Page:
Friday, June 4, 2010


Flyers History - Kate Smith

When good luck charms are mentioned in professional sports, the one name that always comes up is "Kate Smith". Never in professional sports has there ever been an unlikely combination that has worked so well. The radio star of yesteryear and the "Broad Street Bullies". But you couldn't argue the results and the love affair that grew between Flyer Fans and that first class lady.

Kathryn Elizabeth Smith was born in Greenville, Virginia, on May 1, 1909. She started signing before audiences as a child, and would end up on Broadway then with her own radio and television shows on top of her recordings including 19 Gold albums. The one song she is most associated with is Irving Berlin's "God Bless America". She first sang that song on Armistice Day, 1938. She did such a good job that Berlin gave her exclusive broadcast rights to sing that song for many years.

On December 11th, 1969 when Flyers vice president Lou Schienfield ordered the playing of Kate Smith's "God Bless America" in place of "The Star Spangled Banner". He tested several Patriotic songs in an empty arena earlier and it was Kate's song that sounded the best. This was a day when American patriotism was at an all time low and to spark fans that had appear to be disinterested earlier during the playing of the national anthem, a different song was played. There were several angry comments during that first playing, but a Flyers 6-3 win over Toronto changed their tune as well. The Flyers lost their next home game without Kate, but the subsequent home game and Kate's song resulted in another win - and the legend started.

It was up to Lou Schienfield to choose which games to play Kate. Generally it was a game by game decision - with Lou deciding on instinct or if the game was important. The first 3 years saw an incredible difference in the home records - 19-1-1 with Kate and a losing 31-38-28 record without Kate (including playoffs)

Kate's first live performance was the home opener of the 1973-74 season. Fortunately for the Flyers, Kate's 88-year-old uncle was sending Kate newspaper clippings detailing her growing relationship for the Flyers. For $ 5,000 she agreed to play live. When the red carpet rolled out , Leaf's goaltender Doug Favell - who had played all of the previous seasons for the Flyers in their franchise history, knew his new team was in trouble. If his teammates didn't fully appreciate her influence, he did. The Flyers ended up winning 2-0. It didn't take too long for other players on other teams to realize what it meant when "God Bless America" was played before a game. When the Flyers eventually made the finals and Kate played live before game 6 of the finals, Boston stars Bobby Orr and Phil Esposito tried to reverse the jinx by shaking Kate's hand and giving her flowers - it didn't work and the Flyers won the cup.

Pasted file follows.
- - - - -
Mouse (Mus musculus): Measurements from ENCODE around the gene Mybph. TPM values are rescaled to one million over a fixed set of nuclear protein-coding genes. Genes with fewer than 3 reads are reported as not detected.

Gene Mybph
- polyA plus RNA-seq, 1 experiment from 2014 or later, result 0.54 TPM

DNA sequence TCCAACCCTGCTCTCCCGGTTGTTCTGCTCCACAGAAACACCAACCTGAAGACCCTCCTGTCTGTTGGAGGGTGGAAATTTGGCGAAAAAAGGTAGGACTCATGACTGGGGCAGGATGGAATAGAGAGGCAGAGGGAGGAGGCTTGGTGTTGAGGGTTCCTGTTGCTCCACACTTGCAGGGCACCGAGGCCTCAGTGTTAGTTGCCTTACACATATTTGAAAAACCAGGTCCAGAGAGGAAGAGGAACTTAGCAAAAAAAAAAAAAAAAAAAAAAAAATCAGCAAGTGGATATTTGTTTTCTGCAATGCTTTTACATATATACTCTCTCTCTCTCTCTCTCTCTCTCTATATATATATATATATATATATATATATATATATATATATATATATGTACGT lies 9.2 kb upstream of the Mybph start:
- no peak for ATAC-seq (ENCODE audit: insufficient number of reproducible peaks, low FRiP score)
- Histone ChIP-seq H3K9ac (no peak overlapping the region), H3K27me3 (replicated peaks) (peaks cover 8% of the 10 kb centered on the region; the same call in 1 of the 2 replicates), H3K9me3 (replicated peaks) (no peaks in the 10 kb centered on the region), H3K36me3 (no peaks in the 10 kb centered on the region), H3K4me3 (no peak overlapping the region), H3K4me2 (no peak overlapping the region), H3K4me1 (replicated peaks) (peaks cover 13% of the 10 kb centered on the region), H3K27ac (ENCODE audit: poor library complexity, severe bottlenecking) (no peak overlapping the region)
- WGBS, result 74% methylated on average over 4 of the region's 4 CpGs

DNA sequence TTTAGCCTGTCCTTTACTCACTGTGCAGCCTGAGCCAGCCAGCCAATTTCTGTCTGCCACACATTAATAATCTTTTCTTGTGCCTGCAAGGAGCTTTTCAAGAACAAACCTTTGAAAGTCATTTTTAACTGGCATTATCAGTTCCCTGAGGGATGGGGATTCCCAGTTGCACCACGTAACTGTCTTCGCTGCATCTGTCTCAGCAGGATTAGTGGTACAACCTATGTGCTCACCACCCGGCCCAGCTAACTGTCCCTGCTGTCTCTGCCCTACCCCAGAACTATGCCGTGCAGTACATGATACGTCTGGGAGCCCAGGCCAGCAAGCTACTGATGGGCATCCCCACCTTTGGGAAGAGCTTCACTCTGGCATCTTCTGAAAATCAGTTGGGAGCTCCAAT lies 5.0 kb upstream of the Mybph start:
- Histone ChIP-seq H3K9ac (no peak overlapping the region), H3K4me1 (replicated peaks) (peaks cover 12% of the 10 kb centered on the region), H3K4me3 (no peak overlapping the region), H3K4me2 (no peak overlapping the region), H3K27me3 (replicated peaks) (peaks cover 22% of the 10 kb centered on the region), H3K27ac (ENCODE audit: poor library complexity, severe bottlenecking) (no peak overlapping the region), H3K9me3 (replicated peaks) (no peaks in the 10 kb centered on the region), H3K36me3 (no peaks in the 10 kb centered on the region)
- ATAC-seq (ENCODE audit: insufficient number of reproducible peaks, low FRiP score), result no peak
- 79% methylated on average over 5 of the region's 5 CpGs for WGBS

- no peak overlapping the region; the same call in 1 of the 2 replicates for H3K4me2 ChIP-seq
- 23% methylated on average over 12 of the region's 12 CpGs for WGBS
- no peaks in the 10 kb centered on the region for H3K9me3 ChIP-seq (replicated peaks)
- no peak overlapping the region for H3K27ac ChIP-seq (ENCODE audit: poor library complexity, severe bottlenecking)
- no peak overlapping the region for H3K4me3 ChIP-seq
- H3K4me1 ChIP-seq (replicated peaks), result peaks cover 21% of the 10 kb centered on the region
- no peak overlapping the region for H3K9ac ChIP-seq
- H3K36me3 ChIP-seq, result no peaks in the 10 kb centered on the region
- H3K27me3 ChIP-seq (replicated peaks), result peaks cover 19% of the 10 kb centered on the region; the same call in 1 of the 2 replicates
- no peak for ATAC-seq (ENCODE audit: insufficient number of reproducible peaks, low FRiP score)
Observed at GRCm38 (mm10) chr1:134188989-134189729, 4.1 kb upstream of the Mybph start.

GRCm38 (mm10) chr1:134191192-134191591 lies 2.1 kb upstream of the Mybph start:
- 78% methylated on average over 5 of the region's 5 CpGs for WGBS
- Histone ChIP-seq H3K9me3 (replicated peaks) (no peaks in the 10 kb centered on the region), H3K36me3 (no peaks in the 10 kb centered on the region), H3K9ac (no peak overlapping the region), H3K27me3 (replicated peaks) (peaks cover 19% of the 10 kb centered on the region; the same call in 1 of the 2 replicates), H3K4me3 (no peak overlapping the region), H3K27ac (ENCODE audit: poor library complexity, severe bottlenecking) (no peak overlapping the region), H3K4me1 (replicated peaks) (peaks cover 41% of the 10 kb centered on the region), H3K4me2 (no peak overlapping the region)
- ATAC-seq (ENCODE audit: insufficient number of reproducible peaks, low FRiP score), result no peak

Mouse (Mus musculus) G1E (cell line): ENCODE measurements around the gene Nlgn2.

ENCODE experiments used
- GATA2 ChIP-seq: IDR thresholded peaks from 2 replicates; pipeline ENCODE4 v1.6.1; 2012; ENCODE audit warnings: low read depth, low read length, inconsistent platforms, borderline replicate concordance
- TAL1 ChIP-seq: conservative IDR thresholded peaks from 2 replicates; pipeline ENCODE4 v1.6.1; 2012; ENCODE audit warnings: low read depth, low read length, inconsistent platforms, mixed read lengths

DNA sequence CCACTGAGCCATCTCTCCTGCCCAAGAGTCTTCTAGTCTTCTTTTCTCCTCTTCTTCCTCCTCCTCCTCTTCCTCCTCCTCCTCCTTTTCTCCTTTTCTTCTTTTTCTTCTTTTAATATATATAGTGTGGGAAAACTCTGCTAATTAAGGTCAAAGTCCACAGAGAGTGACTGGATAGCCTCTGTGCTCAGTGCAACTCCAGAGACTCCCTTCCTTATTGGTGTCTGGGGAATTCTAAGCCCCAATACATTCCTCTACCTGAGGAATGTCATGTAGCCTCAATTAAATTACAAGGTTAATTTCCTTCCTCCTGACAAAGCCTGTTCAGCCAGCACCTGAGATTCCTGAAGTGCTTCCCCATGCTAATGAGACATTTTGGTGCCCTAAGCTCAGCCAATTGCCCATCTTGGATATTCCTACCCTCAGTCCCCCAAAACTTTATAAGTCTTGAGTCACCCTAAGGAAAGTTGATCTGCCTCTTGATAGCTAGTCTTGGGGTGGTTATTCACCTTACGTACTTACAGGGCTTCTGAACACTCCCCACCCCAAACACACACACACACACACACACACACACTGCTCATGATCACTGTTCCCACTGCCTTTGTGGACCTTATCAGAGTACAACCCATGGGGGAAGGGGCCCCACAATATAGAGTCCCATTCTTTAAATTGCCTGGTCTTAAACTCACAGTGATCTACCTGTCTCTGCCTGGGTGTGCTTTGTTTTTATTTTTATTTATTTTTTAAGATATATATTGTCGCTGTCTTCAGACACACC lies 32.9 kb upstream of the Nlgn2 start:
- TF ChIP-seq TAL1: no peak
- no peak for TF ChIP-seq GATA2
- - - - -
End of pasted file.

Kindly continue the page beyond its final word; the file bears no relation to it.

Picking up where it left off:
The following season Kate worked her magic yet again. A live performance in game 7 of the semifinals inspired a victory over the New York Islanders as the Flyers continued on their way to a second straight Stanley Cup. On January of 1976, during the height of the cold war "God Bless America" spurred on the crowd and the team to a victory over the Soviet Union's Central Red Army Team - and staked them to a claim as the greatest team on earth.

Kate's song started to be played less frequently after that point, but she will always be remembered. It wasn't long after that Kate's health began to deteriorate. Complications from diabetes caused numerous problems over a 10 year period. In 1982 she was awarded the U.S. Medal of Freedom. When it became apparent that Ms. Smith's time was drawing to a close, hundreds of Flyer fans gathered together at her hospital and sang the song that she had sung to them. Smith died on June 17, 1986, in Raleigh, North Carolina, but her memory lives on. A statue of her appears today as a tribute to what she brought to the Flyers.

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